MESSAGE FOR JANUARY 31, 1999 FROM ROMANS 6:12ff.
The message of the first half of the sixth chapter of Romans six is that those who have been united with Christ have had their relationship with sin radically changed. Not only have they been forgiven the penalty of sin, but they have been freed from the controlling power of sin. In the second half of Romans six, Paul tells us how we walk in that freedom over sin’s power. The key to this liberty is in verse 11 where he says, “In the same way, count yourselves dead to sin but alive to God in Christ Jesus.” It is as a believer does that, (among other things) he can know the freedom from sin’s controlling power. In verses 12-13, Paul explains what it means to count yourselves dead to sin and alive to God and in verses 14-23, he simply expands and illustrates his explanation. That means that verses 12-13 are among the most important in the New Testament in terms of their value in teaching us how to walk a vibrant, liberated Christian life.
Let’s read verses 12-13 again and, by God’s grace learn more about what it means to count ourselves dead to sin and alive to God. Paul says, “Therefore do not let sin reign in your mortal body so that you obey its evil desires. Do not offer the parts of your body to sin, as instruments of wickedness, but rather offer yourselves to God as those who have been brought from death to life; and offer the parts of your body to him as instruments of righteousness.” Here we see two prohibitions and one command. Two weeks ago, we looked at the process of how sin seeks to rule or reign over us. It seeks to do that through the evil desires or lusts which are in our body, more specifically in that part of us Paul calls the “flesh” or as the NIV translates it, “the sinful nature.” Last week, we brought a wide-angle lens and discussed what it means to let sin reign.
We saw that the power of sin can actually be ruling ruthlessly over us and we may not even know it. The sins which we fret about, those overt, manifest issues with which we struggle are really just symptoms of the broad power of sin at work in us to control us. We saw that the way to determine whether sin is ruling over us, rather than looking for these overt sins, is to check to see if the grace of God is manifest in our lives. We gave as one test for this the Beatitudes which point to symptoms of a life controlled or ruled by the grace of God. If, as we begin to practice this grace standard, it seems too high and forces us to see more clearly the depth of our sinfulness, then we are probably on the right track because the first beatitude is “blessed are the poor in spirit.” Those who are, by the Holy Spirit, in consistent, experiential contact with their great inadequacy and who mourn over it are blessed and they are paradoxically, the most joyful of Christians. We may not understand how that can be so in an age where self esteem is so highly touted, but it is the consistent teaching of Christ and the consistent witness throughout church history of those we would call “dynamic” Christians. In Luke 7:47 Jesus lays down as an axiom, “He who has been forgiven little, loves little.” Show me a Christian who measures themselves by how much grace they manifest and I will show you a believer who has, in their minds been forgiven MUCH and who, by implication, loves God very much.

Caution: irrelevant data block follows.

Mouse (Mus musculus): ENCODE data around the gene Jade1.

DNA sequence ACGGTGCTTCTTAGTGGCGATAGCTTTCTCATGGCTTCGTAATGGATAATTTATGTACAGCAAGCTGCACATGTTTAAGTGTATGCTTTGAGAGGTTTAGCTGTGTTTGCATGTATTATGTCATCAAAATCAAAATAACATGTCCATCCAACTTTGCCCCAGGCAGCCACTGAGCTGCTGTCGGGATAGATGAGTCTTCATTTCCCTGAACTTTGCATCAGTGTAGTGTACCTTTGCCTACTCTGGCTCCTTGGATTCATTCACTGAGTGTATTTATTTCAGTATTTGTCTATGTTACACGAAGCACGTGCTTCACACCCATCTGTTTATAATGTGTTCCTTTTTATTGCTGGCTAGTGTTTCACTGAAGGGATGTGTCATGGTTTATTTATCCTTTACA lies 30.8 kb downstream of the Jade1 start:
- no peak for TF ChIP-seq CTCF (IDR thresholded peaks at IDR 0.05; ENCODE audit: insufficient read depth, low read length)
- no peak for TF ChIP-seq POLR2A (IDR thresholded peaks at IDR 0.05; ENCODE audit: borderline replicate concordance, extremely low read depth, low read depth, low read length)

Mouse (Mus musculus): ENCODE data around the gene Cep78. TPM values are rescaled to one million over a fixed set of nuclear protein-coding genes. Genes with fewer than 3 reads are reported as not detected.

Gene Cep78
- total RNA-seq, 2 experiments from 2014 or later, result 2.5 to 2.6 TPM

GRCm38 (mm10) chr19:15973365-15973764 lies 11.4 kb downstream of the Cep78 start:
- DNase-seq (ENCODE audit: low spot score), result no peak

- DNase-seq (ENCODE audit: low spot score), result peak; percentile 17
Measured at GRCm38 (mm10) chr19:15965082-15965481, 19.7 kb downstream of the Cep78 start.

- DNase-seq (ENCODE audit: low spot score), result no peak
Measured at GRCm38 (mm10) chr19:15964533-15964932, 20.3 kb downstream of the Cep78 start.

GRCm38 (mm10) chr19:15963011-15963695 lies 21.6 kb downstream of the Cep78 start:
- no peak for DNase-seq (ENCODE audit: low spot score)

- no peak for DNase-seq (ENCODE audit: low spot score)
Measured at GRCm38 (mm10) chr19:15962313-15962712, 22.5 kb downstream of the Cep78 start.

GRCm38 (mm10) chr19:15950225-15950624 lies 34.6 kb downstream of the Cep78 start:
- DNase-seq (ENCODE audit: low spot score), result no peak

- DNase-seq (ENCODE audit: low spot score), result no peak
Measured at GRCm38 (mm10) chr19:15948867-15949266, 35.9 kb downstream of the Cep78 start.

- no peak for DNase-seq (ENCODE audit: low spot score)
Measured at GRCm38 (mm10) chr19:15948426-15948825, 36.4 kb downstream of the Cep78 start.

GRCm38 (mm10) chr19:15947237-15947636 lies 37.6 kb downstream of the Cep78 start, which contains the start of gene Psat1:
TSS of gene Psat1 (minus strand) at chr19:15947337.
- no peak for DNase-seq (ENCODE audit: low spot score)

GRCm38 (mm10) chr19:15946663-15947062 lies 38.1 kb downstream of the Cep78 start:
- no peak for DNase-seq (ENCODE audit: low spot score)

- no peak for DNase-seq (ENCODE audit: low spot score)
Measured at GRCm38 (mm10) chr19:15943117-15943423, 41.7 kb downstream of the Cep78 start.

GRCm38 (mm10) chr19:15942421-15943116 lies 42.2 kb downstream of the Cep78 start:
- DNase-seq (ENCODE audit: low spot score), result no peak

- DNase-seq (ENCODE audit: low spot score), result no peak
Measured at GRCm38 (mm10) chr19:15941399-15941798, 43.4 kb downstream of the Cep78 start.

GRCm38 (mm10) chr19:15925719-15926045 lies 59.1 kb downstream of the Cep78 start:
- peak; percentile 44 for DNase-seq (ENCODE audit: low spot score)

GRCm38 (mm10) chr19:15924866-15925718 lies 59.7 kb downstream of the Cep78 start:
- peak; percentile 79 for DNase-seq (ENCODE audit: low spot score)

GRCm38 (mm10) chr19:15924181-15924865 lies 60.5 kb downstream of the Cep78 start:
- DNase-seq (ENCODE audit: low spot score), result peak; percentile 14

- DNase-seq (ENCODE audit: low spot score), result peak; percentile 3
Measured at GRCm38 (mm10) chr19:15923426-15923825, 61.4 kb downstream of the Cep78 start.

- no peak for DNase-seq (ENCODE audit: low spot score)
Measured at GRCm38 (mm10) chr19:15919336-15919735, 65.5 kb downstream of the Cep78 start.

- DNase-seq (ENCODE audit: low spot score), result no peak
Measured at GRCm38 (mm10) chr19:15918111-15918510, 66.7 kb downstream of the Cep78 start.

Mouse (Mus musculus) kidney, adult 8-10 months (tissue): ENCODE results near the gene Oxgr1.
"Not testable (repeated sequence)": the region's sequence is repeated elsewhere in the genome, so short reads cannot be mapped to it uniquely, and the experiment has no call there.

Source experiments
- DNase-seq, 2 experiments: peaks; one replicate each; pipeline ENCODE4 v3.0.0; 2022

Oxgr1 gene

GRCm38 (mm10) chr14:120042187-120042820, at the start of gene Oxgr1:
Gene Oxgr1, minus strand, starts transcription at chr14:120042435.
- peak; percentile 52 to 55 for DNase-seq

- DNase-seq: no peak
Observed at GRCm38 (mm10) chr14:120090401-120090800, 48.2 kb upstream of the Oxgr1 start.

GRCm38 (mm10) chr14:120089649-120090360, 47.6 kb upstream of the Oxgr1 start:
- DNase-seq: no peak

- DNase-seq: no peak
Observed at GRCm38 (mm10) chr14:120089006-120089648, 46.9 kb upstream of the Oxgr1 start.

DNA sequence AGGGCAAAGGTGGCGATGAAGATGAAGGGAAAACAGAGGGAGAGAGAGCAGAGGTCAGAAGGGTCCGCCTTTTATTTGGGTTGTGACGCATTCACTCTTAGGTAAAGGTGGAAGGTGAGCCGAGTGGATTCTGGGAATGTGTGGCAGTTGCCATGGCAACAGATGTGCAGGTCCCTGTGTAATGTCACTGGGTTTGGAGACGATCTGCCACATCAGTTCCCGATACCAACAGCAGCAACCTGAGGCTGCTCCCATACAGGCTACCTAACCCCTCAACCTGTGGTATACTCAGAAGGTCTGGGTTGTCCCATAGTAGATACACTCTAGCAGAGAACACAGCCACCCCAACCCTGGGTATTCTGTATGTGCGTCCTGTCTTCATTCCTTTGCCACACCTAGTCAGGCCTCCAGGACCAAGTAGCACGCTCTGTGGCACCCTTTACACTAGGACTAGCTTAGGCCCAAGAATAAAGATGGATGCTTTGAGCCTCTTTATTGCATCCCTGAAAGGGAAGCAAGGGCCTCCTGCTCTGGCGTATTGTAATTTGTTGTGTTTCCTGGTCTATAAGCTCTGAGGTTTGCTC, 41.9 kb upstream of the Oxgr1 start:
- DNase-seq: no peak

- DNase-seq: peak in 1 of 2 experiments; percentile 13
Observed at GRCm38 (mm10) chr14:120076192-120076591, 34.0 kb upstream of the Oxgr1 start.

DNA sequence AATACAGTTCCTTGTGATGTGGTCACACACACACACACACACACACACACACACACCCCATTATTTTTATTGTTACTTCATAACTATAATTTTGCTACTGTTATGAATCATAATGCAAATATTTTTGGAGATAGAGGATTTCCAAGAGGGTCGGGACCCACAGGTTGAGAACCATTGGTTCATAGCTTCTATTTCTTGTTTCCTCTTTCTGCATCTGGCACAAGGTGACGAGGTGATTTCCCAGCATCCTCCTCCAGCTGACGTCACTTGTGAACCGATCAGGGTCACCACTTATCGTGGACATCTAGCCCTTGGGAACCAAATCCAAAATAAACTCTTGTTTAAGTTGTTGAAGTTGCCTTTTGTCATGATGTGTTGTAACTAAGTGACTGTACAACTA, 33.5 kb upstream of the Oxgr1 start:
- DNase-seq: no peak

To put it another way, we must have the right standard for our life—we must measure ourselves by whether grace reigns in our life, not certain troublesome sins. If we have the right standard, then we will have the right appraisal of ourselves—we will be poor in spirit and mourn about it. If we have the right appraisal of our lives, we will have the right love for God because we will have been forgiven much and will therefore love Him much. If we have the right love for God, we will live the right life for God for Jesus says in John 14:15, “If you love me, you will obey what I command.” The logic of that is inescapable. The right standard enables the right self-appraisal, which enables the right love, which enables the right life. As air-tight as that is, so few believers live it because that life is a much harder life than using the standard of the rich young ruler (“I’m free from the overt, disgusting sin, so therefore “I’m right with God.) This is the standard most of evangelicalism uses today. And because we are greatly influenced by a culture that tells us hard things are essentially bad and cannot be as beneficial as easy things, many choose the easy and are self deceived.